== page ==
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January 9, 2023

Seven Tips for a Mental Health Reset

5 Minutes
Stephen Massey

The new year is an ideal time for a mental reset.

And no sector of the workforce may be more in need of one than retail and frontline workers.

Three in four retail employees report work-related stress during the holidays. Long hours, limited or no time off, mandatory overtime and working face-to-face with customers in the middle of peak flu season are all possible stressors—and your teams need to recover.

Here are 7 tips to help hourly and retail workers start the new year mentally fresh.

  1. Check in. Even if you think you know how your people are doing, ask anyway. It will normalize talking about and paying attention to mental health. Revisit the signs of burnout.
  2. Offer time to recharge. Just like the rest of us, seasonal hourly and retail workers need time off to recover, not only for their health but for their productivity. definitely help, but the effect is short-lived if you don’t address underlying causes of burnout. Along with time off, try to incorporate more short breaks into the work day to improve health and productivity.
  3. Set schedules well in advance. Consider crafting hourly workers’ schedules for February right now to allow you to accommodate recharge-day requests. For workers who have minimal control over their work environment, input and advance notice of their schedule provides some sense of autonomy and routine, both of which can reduce the stress of uncertainty and improve job satisfaction.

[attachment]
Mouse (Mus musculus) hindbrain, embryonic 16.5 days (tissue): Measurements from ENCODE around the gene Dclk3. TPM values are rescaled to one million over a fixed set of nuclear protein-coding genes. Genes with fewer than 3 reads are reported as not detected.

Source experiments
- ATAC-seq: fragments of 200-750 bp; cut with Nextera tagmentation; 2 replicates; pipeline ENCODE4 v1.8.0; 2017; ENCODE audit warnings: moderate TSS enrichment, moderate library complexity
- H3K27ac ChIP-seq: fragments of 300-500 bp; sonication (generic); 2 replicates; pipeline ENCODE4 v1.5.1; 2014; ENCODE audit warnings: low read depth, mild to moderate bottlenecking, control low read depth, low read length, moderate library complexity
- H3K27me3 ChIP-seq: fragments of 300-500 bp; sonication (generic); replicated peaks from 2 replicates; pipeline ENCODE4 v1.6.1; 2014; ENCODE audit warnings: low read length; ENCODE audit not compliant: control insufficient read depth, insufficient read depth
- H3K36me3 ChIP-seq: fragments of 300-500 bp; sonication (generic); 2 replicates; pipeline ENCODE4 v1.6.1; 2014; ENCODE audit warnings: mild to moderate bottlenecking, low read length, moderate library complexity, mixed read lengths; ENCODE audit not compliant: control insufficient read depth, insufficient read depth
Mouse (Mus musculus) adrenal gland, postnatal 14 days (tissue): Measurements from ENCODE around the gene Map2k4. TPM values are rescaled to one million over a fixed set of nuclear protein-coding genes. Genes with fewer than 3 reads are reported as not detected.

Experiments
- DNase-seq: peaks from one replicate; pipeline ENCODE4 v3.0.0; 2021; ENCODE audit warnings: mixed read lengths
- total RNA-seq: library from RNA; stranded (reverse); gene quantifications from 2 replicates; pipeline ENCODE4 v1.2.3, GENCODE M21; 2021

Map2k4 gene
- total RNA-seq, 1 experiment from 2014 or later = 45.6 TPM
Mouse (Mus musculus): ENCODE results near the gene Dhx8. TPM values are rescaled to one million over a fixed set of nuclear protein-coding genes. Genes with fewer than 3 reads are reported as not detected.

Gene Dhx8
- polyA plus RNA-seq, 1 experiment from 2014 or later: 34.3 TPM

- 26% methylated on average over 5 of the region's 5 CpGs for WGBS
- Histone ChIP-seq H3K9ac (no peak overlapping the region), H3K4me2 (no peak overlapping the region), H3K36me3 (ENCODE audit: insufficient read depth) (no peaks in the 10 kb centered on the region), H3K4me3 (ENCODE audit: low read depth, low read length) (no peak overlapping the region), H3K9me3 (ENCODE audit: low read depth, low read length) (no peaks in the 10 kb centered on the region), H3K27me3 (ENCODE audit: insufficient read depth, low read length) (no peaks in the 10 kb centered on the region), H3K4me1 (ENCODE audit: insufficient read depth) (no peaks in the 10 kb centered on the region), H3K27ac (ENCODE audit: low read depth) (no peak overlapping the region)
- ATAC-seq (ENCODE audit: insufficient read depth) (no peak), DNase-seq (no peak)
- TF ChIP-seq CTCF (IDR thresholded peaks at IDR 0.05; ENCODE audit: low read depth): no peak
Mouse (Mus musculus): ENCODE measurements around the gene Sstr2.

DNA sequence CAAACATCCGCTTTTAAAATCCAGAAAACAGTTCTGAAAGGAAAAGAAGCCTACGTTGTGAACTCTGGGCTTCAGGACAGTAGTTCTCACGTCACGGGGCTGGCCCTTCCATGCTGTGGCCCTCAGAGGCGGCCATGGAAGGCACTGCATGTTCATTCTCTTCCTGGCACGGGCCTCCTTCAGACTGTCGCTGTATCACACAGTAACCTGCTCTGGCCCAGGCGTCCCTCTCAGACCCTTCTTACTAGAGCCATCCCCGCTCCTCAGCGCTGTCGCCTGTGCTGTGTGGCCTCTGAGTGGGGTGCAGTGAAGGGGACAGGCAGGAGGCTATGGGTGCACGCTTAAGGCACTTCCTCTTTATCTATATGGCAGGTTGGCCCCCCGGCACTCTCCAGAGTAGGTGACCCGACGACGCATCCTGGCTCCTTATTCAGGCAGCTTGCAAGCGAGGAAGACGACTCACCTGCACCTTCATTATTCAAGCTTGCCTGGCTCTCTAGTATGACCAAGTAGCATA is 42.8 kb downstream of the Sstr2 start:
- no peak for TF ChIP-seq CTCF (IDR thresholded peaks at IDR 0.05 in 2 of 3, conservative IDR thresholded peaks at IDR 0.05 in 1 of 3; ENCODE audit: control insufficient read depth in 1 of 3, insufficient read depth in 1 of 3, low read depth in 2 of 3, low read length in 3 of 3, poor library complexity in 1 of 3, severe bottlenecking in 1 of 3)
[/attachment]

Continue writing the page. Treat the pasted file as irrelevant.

4. Explore now how to make the 2023 holidays easier. Ask your teams what they need and how you can work together to reduce workplace stress. Report back to your teams on what you’ve heard and explain what you’re able to achieve.
  5. Commit to making the other 11 months better. Involve your team in building a supportive culture. Get their ideas for how to make check-ins a recurring feature of your workplace and how to address causes of stress. Embrace strategies to create a healthy culture of belonging. Or consider launching a mental health employee resource group.
  6. Show your appreciation. Regularly recognizing employees has been shown to be just as important to workers as additional mental health resources.
  7. Connect workers to care. Recognize that the problems may go deeper than burnout. Nearly half of workers of color and people with disabilities—both of whom are over-represented in low-wage jobs—say their mental health is getting in the way of everyday activities. Digital solutions such as text message-based therapy can help accommodate these workers’ schedules and the stigma often found in their communities. If that benefit is already part of your employee assistance program offering, publicize it across channels that will reach your hourly workers. And if it’s not, consider whether it’s a benefit your company can provide.